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Let $X$ be a subspace of $\ell_1^4$ (i.e. $\mathbb{R}^4$ equipped with the $\ell^1$ norm). Can one always extend a linear operator $l:X\rightarrow \ell_1^4$ to $L:\ell_1^4\rightarrow \ell_1^4$ such that $L$ has the same operator norm as $l$?


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closed as too localized by quanta, t.b., Qiaochu Yuan May 14 '11 at 2:57

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@Arturo, what Bill said is for two spaces, $X$ and $Y$. Here $X$ and $Y$ are the same space. The question really is: what if $X$ is not \ell{\infty}^n$? – user4730 Dec 14 '10 at 5:32
Dear Arturo, what did you say a couple of minutes ago? – user4730 Dec 14 '10 at 6:05
@user4730: Something only half right. I said we can assume $||l||=1$, which is true enough (just scale), and something false. – Arturo Magidin Dec 14 '10 at 6:12
@user1736: No. The Hahn-Banach theorem applies only to linear forms (functionals), not to operators. – Florian Mar 14 '11 at 18:51
@Willie: Can't we just close this question? It is both completely uninteresting and unmotivated and pops up every now and again on MO and here e.g. in this version. The OP got an answer by Fedja in the comments on MO in one version of this question, which he didn't understand then deleted the question etc. I'm tired of this. – t.b. May 13 '11 at 22:42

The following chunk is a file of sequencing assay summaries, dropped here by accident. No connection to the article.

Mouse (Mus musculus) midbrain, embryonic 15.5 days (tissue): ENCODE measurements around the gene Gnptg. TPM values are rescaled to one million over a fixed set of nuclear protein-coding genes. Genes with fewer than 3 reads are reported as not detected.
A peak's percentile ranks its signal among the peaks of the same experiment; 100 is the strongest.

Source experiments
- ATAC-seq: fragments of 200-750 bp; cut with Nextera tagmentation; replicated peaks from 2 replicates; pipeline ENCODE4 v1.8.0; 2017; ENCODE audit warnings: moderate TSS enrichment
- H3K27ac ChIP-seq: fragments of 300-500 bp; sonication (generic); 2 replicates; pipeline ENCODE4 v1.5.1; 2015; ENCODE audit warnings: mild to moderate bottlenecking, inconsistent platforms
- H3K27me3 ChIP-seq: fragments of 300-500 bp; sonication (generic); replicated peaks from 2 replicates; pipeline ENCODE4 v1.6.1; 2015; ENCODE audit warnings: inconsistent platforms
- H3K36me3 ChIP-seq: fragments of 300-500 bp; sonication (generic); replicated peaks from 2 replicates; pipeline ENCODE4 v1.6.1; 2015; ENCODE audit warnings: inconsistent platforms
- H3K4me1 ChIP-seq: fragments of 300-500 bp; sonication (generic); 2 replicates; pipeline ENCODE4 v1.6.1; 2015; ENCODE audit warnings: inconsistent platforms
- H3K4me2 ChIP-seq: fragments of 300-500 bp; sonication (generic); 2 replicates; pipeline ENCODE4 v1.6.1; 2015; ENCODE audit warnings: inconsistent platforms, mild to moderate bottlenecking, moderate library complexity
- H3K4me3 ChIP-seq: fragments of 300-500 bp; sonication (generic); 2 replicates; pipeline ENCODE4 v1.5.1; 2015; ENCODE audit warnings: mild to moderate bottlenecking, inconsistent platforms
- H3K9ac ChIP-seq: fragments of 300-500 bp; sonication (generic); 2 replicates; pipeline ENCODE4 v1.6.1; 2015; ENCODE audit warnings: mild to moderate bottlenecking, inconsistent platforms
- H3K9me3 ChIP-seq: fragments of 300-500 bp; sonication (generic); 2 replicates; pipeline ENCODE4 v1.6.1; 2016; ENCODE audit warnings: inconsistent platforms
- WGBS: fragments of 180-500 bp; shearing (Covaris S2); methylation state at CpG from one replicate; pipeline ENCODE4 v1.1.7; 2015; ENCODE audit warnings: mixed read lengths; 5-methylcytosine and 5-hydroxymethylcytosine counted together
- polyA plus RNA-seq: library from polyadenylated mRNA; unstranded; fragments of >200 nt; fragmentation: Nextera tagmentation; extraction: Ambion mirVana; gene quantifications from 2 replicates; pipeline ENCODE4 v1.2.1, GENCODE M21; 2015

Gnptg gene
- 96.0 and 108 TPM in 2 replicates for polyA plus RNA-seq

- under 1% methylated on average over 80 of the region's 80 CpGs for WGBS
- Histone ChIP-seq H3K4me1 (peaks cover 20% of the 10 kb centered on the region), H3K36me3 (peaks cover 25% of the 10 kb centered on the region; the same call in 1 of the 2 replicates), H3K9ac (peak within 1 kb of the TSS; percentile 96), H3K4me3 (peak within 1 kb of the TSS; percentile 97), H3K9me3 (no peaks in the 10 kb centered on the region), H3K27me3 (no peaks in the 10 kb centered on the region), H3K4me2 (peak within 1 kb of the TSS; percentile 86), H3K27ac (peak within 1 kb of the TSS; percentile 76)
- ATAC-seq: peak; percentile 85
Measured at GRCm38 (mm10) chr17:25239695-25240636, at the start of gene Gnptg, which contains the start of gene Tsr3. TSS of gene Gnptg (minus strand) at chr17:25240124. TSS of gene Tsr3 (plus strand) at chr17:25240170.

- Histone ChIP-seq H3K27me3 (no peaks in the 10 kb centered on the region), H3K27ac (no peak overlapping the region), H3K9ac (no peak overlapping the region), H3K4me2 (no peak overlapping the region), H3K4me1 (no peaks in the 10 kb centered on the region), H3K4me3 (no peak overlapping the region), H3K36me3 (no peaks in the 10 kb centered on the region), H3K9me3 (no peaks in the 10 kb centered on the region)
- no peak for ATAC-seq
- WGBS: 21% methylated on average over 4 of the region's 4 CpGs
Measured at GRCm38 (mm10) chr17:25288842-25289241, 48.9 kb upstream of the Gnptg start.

If $X$ is a closed subspace of $\ell_1^4$, then it is true if the latter has the metric extension property. If you are working over the reals, then Google :"binary intersection property Nachbin". I think Grothendieck proved that if a space has the metric extension property, then it is either finite dimensional or non-separable. I hope this helps!.

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I am wondering if $\ell_1^4$ has the metric extension property. – user4730 Dec 15 '10 at 12:33

The answer is (trivially) affirmative if you suppose that $X$ be one of the following subspaces:

$$\{(x^1, 0, 0, 0) \mid x^1 \in \mathbb{R}\}\quad \{(x^1, x^2, 0, 0) \mid x^i\in \mathbb{R}\},\quad \{(x^1, x^2, x^3, 0) \mid x^i \in \mathbb{R}\}.$$

Then the operator $l \colon X \to \ell^1_4$ can be represented as one of the following matrices

$$\begin{bmatrix} l^1_1 \\ l^2_1 \\ l^3_1 \\ l^4_1 \end{bmatrix},\quad \begin{bmatrix} l^1_1& l^1_2 \\ l^2_1 & l^2_2\\ l^3_1 &l^3_2\\ l^4_1 & l^4_2 \end{bmatrix}, \quad \begin{bmatrix} l^1_1 & l^1_2 & l^1_3 \\ l^2_1 & l^2_2 & l^2_3 \\ l^3_1 & l^3_2 & l^3_3 \\ l^4_1 & l^4_2 & l^4_3\end{bmatrix}$$

meaning that

$$l(x^1, x^2, x^3, x^4)= \begin{bmatrix}l^i_j\end{bmatrix}\begin{bmatrix} x^1 \\ x^2 \\ x^3 \\ x^4 \end{bmatrix}.$$

Now the operator norm of $l$ is the usual $\ell^1$ norm of the matrix $\begin{bmatrix} l^i_j \end{bmatrix}$, that is

$$\lVert l \rVert = \max_j \sum_{i=1}^4 \lvert l^i_j \rvert$$

where $j$ ranges over $1..\dim X$. To extend $l$ preserving norm it will be enough to fill up the corresponding matrix with zeroes:

$$\begin{bmatrix} l^1_1 & 0 & 0 &0 \\ l^2_1 &0 &0 & 0 \\ l^3_1 &0 & 0 & 0\\ l^4_1 &0 &0 &0 \end{bmatrix},\quad \begin{bmatrix} l^1_1& l^1_2 & 0 & 0\\ l^2_1 & l^2_2 & 0 & 0\\ l^3_1 &l^3_2 & 0&0 \\ l^4_1 & l^4_2 &0 & 0\end{bmatrix}, \quad \begin{bmatrix} l^1_1 & l^1_2 & l^1_3 & 0 \\ l^2_1 & l^2_2 & l^2_3 & 0\\ l^3_1 & l^3_2 & l^3_3 & 0\\ l^4_1 & l^4_2 & l^4_3 & 0\end{bmatrix}$$

I don't know if this can be of some help. If the norm were $\ell^2$ then we could isometrically map every subspace $X$ into one of the preceding four and be done with it. With $\ell^1$ can we do the same thing...?

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